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A MONTH OF "RESPECT FOR LIFE"

OCTOBER 2, 2016 - In the United States each year the Month of October is designated as the particular month of the year in which we ought, as Catholics, to focus on the "Life Issues". Our Christian Catholic faith and our supernatural view of things enable us to recognize human life as a great good, possessing an essential value which nothing can take away.

This essential value of human life applies to each individual human life as well as to humanity as a whole. Human life cannot be reduced or downgraded to its practical utility. There is no such thing as "life unworthy of life", as the advocates of euthanasia and sterilization of the disabled in the early 20th century claimed.

Each human being, possessing an immortal soul, is a unique, special creation of God and infinitely loved by Him. Every person should be helped to understand this about himself: you are a unique, special creation of God and infinitely loved by Him. You are not a "mistake". Your essential value does not depend on the circumstances of your origins. You do not lose your value by becoming a "burden" on others. Yes, we come to this conclusion on the absolute value of each human life as a matter of Christian faith-belief. But that is nothing to apologize for! Its truth is still engraved in every heart, and if we are faithful in bearing witness to it in the "public square" - and do it in the manner of the charity of Christ - then others will recognize it too.

It was Pope John Paul II who framed the contemporary debate in terms of the "Culture of Life" versus the "Culture of Death". This is an inspired juxtaposition. We can easily be distracted in policy debates by the utilitarian arguments (e.g., having too many disabled people in society is a drain on public resources), or the anti-human philosophical ideas which abound (e.g., in order to preserve the ecosystem of the planet, the human presence on the earth must be drastically reduced). Stewardship of the earth and the organization of society with a just allocation of goods are indeed part of the challenge in building up a Culture of Life, but their claims cannot be allowed to supersede the intrinsic value of each and every human life.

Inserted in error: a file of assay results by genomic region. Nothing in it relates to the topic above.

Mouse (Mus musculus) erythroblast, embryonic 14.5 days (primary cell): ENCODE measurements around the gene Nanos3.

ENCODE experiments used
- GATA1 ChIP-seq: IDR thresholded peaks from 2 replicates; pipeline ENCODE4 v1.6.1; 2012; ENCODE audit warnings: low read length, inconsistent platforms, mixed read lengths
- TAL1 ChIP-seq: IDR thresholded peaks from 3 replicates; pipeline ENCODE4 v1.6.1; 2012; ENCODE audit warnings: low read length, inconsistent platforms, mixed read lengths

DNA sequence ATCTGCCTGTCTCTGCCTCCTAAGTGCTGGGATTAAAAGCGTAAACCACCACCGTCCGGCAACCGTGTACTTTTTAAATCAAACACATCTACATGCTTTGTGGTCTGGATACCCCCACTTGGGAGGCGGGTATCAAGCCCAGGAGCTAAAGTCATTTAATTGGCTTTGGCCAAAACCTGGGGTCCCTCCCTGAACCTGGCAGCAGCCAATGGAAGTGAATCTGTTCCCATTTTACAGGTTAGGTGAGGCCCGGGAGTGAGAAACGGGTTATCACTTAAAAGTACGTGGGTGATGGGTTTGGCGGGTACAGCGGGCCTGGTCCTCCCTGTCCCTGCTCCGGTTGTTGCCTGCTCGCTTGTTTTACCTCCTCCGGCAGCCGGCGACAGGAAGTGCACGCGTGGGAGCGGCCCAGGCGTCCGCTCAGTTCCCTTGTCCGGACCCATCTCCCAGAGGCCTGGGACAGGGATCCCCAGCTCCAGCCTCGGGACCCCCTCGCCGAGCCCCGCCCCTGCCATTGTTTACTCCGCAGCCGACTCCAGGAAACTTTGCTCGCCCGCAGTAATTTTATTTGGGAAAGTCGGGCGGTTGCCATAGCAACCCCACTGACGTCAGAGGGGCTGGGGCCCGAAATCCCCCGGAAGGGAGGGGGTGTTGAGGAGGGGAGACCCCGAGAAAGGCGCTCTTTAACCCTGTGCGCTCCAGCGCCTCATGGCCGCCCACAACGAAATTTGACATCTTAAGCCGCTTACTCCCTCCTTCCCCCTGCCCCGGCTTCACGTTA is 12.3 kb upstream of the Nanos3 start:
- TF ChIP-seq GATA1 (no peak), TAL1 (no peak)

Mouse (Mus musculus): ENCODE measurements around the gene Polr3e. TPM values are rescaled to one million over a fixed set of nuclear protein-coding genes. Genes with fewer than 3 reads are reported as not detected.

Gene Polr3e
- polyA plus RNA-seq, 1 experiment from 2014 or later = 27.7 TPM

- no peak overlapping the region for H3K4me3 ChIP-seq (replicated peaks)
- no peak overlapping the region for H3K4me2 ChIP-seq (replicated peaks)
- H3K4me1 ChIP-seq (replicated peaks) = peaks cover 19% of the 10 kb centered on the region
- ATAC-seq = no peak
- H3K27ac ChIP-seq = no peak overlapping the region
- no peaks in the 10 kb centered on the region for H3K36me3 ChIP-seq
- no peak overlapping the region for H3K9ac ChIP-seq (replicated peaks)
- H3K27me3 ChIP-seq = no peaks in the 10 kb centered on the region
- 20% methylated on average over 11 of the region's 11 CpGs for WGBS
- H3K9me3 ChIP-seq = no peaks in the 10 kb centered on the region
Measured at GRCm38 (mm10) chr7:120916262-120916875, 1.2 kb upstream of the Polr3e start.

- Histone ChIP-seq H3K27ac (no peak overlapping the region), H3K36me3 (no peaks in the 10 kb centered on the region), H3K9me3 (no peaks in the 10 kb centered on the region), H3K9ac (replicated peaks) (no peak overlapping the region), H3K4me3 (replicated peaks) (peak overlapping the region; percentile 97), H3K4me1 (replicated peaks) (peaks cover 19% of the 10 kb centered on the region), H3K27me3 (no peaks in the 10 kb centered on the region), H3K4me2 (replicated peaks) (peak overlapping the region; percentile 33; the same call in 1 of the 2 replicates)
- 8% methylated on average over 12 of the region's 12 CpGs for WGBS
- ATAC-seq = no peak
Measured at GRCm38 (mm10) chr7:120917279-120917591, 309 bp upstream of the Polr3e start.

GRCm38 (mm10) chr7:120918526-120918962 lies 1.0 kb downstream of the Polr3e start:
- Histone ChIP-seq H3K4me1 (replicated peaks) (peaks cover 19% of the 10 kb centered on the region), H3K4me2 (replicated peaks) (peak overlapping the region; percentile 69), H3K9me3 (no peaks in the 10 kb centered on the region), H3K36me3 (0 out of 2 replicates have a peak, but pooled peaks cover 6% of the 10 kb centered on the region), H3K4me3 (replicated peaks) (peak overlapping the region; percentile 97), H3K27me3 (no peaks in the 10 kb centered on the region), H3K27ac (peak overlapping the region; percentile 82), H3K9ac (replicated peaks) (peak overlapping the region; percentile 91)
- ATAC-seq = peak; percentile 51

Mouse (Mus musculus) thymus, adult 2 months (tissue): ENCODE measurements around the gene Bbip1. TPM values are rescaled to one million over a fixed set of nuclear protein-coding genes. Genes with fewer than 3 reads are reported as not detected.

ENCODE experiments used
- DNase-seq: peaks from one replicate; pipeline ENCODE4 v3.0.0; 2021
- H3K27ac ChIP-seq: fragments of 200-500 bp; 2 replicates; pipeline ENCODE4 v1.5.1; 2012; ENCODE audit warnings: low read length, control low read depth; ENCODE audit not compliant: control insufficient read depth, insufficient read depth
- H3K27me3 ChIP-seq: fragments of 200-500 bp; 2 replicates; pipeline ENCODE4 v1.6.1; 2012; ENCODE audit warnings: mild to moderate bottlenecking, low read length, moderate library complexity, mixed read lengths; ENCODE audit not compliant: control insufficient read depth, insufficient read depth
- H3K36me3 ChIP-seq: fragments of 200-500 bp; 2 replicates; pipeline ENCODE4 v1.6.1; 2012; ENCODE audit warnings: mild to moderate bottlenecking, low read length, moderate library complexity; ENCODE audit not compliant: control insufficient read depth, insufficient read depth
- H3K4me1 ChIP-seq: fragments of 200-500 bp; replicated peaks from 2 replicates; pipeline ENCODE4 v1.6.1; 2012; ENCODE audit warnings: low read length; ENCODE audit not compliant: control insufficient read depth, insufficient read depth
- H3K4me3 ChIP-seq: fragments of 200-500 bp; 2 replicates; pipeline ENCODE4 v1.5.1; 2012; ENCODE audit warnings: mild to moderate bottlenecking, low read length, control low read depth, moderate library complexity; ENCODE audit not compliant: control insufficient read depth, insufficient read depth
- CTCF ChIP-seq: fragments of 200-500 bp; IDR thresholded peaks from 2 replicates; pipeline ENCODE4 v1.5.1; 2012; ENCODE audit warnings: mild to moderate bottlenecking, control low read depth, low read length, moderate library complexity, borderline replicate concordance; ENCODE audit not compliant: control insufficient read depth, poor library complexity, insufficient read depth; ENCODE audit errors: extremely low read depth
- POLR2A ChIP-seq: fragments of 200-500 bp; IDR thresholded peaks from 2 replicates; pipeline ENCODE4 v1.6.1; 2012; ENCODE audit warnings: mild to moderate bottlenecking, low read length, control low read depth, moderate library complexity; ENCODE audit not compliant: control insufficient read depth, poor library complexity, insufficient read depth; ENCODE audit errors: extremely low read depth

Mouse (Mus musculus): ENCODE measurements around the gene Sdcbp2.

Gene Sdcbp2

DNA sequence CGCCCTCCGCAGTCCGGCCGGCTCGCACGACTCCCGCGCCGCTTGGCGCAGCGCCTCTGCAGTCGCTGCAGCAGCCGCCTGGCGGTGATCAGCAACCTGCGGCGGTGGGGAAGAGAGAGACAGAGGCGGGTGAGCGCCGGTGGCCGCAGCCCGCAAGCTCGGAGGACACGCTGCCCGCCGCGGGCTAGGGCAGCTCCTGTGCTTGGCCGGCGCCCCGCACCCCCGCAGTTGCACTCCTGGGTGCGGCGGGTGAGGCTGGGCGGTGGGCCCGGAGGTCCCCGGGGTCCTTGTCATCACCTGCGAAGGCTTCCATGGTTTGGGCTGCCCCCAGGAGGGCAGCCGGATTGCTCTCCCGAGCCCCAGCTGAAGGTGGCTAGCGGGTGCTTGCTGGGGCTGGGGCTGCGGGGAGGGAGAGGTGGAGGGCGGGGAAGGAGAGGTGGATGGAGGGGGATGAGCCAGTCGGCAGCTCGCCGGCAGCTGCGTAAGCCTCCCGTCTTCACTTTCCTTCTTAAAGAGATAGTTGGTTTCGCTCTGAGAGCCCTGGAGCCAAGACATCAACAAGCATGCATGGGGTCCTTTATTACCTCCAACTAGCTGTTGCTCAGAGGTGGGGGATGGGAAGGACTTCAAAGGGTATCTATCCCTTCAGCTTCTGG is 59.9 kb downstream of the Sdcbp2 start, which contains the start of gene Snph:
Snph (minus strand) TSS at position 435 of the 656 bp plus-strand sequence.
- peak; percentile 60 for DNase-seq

During this Month of October, both from the pulpit and in my Pastor’s Note I will be emphasizing the "Life Issues". There is so much "Culture Smog" that it is easy for us to become numbed to what is at stake. The whole spectrum of the Life Issues is vast but I will enumerate some:

  • The manipulation of human life at its origins.
  • Abortion of unborn children.
  • Disability.
  • Euthanasia: the deliberate killing of the disabled and the mortally ill before they are naturally dying.
  • The Primary Duty of keeping oneself alive.
  • Suicide.
  • Acceptance of natural death.

We come from God and we are going back to God over the course of this brief life’s journey. Let us not fail to recognize the great dignity we have as special creations of God the Heavenly Father.
(Fr. Higgins)

"The greatest destroyer of peace today is abortion, because it is a war against the child, a direct killing of the innocent child, murder by the mother herself. And if we accept that a mother can kill even her own child, how can we tell other people not to kill one another? Any country that accepts abortion is not teaching its people to love, but to use any violence to get what they want. This is why the greatest destroyer of love and peace is abortion."
Mother Teresa of Calcutta

About Our Parish

Mary Immaculate of Lourdes is Newton and Needham Massachusetts's oldest Roman Catholic Parish. Founded as Saint Mary's Parish in 1870 it was renamed "Mary Immaculate of Lourdes" when the new Church was dedicated on Thanksgiving Day, 1910. In addition to being a regular territorial parish of the Archdiocese of Boston it is also a "Mission Parish" since 2007 with a special apostolate for the Traditional Latin Mass (1962 Missal).

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"If you are willing to serenely bear the trial of being displeasing to yourself, then you will be for Jesus a pleasant place of shelter."
- St. Therese of Lisieux (+1897)

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